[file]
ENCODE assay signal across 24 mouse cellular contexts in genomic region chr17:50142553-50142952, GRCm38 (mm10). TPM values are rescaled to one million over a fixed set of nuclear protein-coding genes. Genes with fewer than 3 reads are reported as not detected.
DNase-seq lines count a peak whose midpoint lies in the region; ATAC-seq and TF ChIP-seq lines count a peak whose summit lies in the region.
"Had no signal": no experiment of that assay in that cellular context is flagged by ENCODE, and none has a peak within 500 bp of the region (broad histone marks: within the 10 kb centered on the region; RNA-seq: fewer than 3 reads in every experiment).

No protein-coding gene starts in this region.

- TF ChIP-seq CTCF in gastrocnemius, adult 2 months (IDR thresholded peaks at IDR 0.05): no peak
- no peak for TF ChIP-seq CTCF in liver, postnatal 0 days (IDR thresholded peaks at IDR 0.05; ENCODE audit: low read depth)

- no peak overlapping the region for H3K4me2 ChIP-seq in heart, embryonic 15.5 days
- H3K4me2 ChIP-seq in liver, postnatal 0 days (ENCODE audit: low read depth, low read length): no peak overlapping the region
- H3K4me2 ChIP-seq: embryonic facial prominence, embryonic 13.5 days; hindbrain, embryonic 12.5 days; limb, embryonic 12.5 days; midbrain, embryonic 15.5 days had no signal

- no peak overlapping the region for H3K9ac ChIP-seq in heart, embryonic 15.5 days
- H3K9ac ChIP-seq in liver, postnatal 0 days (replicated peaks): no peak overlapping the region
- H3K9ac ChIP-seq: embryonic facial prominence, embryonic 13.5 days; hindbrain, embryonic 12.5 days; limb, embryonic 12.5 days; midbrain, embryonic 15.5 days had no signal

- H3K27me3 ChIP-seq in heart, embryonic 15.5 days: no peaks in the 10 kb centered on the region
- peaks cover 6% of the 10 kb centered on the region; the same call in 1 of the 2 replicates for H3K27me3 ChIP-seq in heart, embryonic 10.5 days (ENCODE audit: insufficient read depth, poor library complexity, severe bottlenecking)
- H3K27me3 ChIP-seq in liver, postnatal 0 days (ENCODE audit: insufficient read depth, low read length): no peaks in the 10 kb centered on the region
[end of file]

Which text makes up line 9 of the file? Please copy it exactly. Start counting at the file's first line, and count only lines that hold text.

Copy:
- H3K4me2 ChIP-seq: embryonic facial prominence, embryonic 13.5 days; hindbrain, embryonic 12.5 days; limb, embryonic 12.5 days; midbrain, embryonic 15.5 days had no signal